At 14, Malala Yousafzai had already become one of Pakistan’s most prominent advocates for female education. Her blog attracted so much attention in her home country abroad that, despite her young age, she found herself on the Taliban “hit list” for promoting views contrary to the group’s strict interpretation of Islam.
Earlier this week, while Malala and her classmates were boarding a bus on their way home from school, a member of the Taliban walked up to her and shot her at point-blank range in the neck and head. Another girl on the bus with her was also wounded.
Malala Yousufzai was in the intensive care unit at a military hospital in Peshawar, recovering from an early morning surgery to remove a bullet from her neck a day after the attack. A Pakistani official said doctors thought she was out of danger.
News of the attack spread quickly all over the world helped in part by social networks like Twitter and Facebook. Later that same day, General Ashfaq Parvez Kayani, the top Pakistani military official, released a statement saying that by targeting Malala the terrorists were uniting the entire population of Pakistan against their cause. He added that not only was Malala a strong advocate for the education of women and girls, she has grown to become a symbol of courage for her countrymen.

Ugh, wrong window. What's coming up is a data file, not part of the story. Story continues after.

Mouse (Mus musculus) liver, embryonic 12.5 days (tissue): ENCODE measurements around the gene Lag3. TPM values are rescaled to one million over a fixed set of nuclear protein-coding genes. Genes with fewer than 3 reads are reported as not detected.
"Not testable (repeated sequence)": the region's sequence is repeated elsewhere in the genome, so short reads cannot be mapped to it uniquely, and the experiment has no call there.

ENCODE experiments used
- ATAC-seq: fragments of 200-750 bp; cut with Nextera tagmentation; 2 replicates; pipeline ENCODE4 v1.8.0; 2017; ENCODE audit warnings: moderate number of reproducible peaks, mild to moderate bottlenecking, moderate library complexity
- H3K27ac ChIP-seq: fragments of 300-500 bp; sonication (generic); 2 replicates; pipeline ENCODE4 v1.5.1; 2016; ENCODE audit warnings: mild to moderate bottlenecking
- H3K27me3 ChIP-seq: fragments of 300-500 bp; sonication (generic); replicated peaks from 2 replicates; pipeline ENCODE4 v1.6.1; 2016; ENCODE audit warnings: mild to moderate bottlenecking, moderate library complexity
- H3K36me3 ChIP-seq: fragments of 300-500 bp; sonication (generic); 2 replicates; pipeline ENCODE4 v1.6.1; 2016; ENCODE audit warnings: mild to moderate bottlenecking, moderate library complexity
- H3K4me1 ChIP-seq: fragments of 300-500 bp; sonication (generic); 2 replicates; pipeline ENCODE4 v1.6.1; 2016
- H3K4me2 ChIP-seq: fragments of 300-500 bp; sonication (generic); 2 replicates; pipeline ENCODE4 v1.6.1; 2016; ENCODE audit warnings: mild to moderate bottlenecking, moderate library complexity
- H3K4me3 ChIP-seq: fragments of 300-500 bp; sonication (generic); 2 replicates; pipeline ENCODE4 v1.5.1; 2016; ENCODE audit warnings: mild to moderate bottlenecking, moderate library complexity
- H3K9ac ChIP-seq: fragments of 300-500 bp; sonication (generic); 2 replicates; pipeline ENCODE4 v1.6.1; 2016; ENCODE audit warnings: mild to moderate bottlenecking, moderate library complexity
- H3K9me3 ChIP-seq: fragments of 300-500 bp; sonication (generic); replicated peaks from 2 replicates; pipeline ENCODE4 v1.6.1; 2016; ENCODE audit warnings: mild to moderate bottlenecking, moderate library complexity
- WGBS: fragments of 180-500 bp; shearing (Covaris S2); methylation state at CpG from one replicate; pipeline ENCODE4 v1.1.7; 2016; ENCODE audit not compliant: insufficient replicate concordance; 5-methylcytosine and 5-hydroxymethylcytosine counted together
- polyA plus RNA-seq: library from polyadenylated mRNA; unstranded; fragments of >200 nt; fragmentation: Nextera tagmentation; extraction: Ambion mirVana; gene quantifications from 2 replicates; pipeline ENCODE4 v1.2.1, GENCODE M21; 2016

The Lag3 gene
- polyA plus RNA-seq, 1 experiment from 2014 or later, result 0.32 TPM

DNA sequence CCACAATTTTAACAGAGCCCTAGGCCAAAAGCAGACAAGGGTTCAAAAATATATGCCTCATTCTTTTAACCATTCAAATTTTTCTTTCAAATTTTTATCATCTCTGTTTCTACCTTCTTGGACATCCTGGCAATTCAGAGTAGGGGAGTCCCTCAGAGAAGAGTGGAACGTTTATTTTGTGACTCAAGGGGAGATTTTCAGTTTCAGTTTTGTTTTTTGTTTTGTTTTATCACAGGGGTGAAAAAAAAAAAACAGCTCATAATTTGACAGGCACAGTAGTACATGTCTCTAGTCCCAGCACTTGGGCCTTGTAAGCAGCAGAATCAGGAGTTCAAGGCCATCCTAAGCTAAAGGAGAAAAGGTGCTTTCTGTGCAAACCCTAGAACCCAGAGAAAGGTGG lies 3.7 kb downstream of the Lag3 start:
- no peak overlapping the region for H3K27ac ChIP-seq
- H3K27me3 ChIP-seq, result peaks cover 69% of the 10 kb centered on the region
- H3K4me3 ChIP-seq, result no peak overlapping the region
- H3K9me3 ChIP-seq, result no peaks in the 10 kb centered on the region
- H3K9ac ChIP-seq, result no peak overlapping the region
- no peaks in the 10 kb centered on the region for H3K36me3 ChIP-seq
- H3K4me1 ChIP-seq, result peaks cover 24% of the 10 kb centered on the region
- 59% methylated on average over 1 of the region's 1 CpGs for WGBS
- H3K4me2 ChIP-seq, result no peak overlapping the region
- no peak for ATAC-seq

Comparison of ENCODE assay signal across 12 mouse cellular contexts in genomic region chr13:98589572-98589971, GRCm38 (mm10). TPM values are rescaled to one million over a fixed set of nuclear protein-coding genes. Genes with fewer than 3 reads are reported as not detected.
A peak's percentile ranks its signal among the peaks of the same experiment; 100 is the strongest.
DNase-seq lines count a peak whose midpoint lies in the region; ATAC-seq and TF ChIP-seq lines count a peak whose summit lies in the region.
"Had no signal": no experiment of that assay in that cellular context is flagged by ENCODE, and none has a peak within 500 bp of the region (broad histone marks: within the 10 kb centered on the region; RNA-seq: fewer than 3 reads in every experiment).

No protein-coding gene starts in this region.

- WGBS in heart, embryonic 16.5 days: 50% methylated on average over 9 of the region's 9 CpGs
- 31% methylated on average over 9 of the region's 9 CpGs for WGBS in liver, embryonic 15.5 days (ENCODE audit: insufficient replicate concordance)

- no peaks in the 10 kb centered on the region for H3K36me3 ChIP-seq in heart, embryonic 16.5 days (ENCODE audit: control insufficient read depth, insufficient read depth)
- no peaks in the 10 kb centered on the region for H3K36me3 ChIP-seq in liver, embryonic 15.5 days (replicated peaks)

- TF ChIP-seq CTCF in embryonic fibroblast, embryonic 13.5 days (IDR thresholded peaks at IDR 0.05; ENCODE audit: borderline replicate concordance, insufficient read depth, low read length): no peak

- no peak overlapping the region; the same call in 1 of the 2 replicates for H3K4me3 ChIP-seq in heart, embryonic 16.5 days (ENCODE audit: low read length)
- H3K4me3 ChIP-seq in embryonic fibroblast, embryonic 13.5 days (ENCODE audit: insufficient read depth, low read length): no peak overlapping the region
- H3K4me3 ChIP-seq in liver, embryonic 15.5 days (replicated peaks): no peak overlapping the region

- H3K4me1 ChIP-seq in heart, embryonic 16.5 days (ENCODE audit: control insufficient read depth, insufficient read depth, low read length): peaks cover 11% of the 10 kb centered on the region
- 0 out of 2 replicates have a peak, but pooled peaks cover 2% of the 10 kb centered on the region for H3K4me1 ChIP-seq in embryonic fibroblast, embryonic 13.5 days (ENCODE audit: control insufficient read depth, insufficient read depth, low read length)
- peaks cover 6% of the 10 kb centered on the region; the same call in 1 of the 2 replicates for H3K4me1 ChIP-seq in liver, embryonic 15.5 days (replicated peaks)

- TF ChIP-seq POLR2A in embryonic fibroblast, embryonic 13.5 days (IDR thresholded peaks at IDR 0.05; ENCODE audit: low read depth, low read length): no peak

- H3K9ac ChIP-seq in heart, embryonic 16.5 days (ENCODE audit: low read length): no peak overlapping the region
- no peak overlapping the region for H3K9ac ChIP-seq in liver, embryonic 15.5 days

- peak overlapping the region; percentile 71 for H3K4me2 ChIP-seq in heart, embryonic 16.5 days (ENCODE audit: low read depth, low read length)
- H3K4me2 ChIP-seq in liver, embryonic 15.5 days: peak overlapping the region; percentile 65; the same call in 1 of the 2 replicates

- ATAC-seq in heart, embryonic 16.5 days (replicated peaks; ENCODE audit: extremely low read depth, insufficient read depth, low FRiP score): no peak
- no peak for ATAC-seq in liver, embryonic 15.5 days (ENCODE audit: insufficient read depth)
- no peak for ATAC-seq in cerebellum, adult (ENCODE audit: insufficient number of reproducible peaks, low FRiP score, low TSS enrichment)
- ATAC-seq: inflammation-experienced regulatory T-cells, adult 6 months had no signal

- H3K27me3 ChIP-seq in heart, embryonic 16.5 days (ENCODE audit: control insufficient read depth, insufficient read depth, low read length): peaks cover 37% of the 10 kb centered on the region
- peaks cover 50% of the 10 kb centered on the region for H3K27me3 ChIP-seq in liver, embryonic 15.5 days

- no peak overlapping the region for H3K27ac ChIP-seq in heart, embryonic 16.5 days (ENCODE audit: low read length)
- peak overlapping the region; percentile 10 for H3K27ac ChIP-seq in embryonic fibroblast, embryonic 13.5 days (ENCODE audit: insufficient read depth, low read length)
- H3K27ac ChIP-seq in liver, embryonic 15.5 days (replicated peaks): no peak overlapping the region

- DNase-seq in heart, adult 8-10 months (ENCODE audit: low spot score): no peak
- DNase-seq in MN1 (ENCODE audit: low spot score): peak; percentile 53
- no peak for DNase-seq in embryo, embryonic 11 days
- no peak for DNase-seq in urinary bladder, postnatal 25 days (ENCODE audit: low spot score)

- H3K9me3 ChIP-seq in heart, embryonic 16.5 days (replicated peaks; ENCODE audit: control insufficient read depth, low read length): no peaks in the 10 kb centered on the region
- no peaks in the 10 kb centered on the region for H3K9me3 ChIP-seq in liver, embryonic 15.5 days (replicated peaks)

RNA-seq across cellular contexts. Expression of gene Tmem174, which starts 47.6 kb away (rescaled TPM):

He vowed the military would not bow to terrorists like those who shot the young activist.
“We will fight, regardless of the cost we will prevail,” he said.
He also visited the hospital to get a first-hand account of her condition, the statement said.
According to the Associated Press, Kayani’s statement came as somewhat a surprise; the reclusive general rarely makes public pronouncements, even on matters dealing with the military.
Malala first rose to prominence when she began writing a blog at age 11 about her experience living under Taliban rule. Originally her BBC-hosted blog was written anonymously, but she chose to reveal her identity in order to become a more effective advocate for universal access to education.
In support of Malala and in protest of the attack, private schools all over Swat Valley, where Malala was shot, closed their doors on Wednesday. Ahmed Shah, the chairman of an umbrella organization for the country’s private schools, said that it was a gesture to show that her community stood in solidarity with Malala.
The Taliban took near total control of the Swat Valley after several infiltration attempts that started in 2007. The Pakistani military retook control of the region in a massive military operation in 2009.
Malala remains in critical condition as of Thursday, October 11.